Cut back on sugar-sweetened beverages, eat natural foods and read labels to decrease the added sugar in your kids’ diet

A greater awareness about added sugars in food products has led many parents to make healthy food swaps for their children, granola bars for cookies, yogurt for ice cream, but what they probably don’t realize is that they have likely swapped one source of added sugar for another, Liza Lucas reports for CNN.


Lucas offers some suggestions on choosing foods with no or little added sugar and recommends that for a short time, until you easily recognize these foods, you will have to become a “sugar detective.” Added sugar is syrup or sugar that is added to foods during processing; the sugar in fruits, vegetables and other whole foods are natural sugars.

The American Heart Association‘s guidelines for the daily amount of added sugar a child should consume depends on the child’s age and caloric intake. BJC HealthCare in St. Louis breaks it down on its website:
  • Preschoolers averaging 1,200 to 1,400 calories per day should limit added sugar to about 4 teaspoons (16 grams) per day.
  • Children ages 4 to 8 who average 1,600 calories per day should limit added sugar to about 3 teaspoons (12 grams) a day. To fit in all the nutritional requirements for this age group, there are fewer calories available for added sugar.
  • Pre-teen and teens averaging 1,800 to 2,000 calories per day should not have more than 5 to 8 teaspoons (20 to 32 grams) of added sugar per day.
Why does it matter?

Added sugar has been linked to obesity, which is then linked to so many other chronic diseases: type 2 diabetes, high cholesterol, heart disease, high blood pressure and cancer.

Kentucky is the 7th most obese state for children, with 36 percent of its children overweight or obese, according to Child Health Data. And studies have shown that children who are obese are likely to become obese adults, according to the Centers for Disease Control and Prevention.
The United States Department of Agriculture found that kids eat 18 teaspoons of added sugar a day and most of that comes from what they eat at home.

One 12-ounce regular soda has 8 teaspoons of sugar, which is more sugar than children of any age should have in a given day.

In Kentucky, 15 percent of high school students reported that they had three or more sodas a day during the past seven days, 25 percent said they had two or more per day, 33 percent said they had one or more a day, and 22 percent said they did not drink any soda, according to the 2013 Youth Risk Behavior Survey.

How do you help your kids cut back on added sugar?

Multiple sources recommend limiting sugar-sweetened beverages, which includes soda, fruit drinks and sports drinks, as the most important thing we can do to decrease most of the added sugars in our kids diets. They recommend replacing it with water.

“The preponderance of research shows that sugar sweetened beverage consumption leads to excess caloric intake and weight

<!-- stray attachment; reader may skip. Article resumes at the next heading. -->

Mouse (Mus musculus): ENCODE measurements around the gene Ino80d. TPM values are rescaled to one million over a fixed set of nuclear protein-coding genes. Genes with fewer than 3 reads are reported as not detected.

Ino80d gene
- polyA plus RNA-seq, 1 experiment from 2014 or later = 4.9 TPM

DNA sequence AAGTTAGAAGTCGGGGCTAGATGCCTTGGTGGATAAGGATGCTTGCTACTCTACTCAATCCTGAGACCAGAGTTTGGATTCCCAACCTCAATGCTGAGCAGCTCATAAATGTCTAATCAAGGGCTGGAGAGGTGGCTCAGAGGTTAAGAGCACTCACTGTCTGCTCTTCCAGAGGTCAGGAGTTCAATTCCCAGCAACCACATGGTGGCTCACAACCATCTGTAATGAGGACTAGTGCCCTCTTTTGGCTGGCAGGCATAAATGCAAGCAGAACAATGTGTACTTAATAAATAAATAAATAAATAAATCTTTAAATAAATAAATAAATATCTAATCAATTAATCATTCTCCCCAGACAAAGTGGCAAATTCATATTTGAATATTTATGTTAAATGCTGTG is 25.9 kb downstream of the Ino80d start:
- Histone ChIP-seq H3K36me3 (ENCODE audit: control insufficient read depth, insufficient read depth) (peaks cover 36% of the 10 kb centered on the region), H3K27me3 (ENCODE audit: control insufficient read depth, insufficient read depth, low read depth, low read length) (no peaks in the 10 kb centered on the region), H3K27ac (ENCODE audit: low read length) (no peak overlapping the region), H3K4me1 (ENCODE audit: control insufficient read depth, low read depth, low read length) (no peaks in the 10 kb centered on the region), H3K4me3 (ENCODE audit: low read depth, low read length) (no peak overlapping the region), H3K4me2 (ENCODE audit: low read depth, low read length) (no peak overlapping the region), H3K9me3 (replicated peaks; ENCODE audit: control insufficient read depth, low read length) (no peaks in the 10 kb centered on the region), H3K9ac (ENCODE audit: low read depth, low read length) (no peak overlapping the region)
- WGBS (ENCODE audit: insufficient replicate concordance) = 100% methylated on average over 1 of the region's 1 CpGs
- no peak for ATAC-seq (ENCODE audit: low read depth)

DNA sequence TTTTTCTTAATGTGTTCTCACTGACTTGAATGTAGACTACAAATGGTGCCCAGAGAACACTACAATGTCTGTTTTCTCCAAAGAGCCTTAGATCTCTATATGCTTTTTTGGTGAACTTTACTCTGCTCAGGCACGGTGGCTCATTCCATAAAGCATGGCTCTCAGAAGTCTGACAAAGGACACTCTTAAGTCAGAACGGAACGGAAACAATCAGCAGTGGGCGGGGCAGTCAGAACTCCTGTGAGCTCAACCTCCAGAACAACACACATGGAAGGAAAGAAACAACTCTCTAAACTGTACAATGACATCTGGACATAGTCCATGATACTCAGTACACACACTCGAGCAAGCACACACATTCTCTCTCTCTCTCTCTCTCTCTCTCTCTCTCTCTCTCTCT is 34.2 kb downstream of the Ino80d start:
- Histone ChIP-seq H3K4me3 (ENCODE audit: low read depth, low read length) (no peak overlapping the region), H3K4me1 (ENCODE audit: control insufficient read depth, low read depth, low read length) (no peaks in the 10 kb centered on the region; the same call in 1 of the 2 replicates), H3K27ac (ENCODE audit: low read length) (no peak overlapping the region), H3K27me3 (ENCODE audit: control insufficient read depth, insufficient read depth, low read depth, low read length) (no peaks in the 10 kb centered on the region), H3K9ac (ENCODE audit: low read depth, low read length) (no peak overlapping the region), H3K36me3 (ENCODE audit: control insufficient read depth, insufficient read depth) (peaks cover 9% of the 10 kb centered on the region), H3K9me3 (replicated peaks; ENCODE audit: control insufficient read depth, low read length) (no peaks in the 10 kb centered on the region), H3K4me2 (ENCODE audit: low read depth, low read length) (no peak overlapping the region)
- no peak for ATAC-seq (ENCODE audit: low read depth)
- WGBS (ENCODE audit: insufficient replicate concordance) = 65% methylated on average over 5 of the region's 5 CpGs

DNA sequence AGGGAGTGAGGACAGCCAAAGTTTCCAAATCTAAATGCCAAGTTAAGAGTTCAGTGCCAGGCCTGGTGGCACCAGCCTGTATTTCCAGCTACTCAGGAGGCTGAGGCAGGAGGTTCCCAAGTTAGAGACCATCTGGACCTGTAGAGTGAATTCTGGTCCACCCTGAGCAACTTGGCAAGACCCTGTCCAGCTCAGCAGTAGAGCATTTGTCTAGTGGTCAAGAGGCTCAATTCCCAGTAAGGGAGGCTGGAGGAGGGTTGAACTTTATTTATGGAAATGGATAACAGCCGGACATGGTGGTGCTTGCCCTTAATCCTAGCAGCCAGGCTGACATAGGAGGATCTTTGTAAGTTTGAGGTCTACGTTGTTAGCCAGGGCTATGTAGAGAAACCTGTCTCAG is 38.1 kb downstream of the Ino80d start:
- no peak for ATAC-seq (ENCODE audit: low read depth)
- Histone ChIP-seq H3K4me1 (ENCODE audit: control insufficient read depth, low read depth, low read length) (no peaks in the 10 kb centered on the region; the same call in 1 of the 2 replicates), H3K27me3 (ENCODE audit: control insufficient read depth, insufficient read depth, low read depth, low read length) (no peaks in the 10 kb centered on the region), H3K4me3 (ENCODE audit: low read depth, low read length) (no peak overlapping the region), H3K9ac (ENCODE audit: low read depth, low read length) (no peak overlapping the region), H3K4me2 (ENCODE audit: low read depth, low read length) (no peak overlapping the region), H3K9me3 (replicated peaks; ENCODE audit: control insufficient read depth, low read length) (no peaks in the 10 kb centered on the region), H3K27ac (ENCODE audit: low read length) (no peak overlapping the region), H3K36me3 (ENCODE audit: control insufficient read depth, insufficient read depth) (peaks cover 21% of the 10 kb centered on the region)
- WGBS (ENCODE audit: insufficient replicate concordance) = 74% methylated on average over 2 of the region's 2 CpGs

gain, as well as increased obesity rates among children
and adolescents,” says a report from the Robert Wood Johnson Foundation.

Serve treats occasionally and only at special events. The added sugar from daily cookies in the lunch box and ice-cream every night adds up quickly.

The easiest way to decreases added sugars is to eat whole, natural, unprocessed foods. They have no added sugars.

It is also important to learn how to read labels, especially snack foods, breakfast foods, any foods marketed toward children and beverages. Four grams of sugar is equal to one teaspoon, so a food that has 16 grams of sugar has 4 teaspoons of sugar in it.

In addition to desserts and processed treats, granola bars, cereals, barbecue sauce, ketchup, salad dressings, tomato sauces, soups, fruit juice, lemonade, bottled teas, and flavored yogurts are common foods that kids eat that are loaded with added sugars, Madeline Vann reports for Everyday Health.

Nutrition labels don’t list the amount of added sugars separate from naturally occurring sugars in a product so you will have to read the ingredient list to see if the product contains added sugars. First look for any word that ends in “ose,” and then look for any of these following added sugars: agave syrup, brown sugar, corn sweetener, corn syrup, high-fructose corn syrup, fruit juice concentrate, honey, invert sugar, malt sugar, molasses, raw sugar, sugar, and syrup, says the American Heart Association.

“Even 4 grams of sugar makes a difference. It may be only 7 grams versus 11,” in terms of product comparison “But if you’re making five choices a day, that’s 20 grams of sugar you’re saving,” Dr. Melina Jampolis, a physician specializing in nutrition, told Lucas.

Previous Article
Next Article

Leave a Reply

Your email address will not be published. Required fields are marked *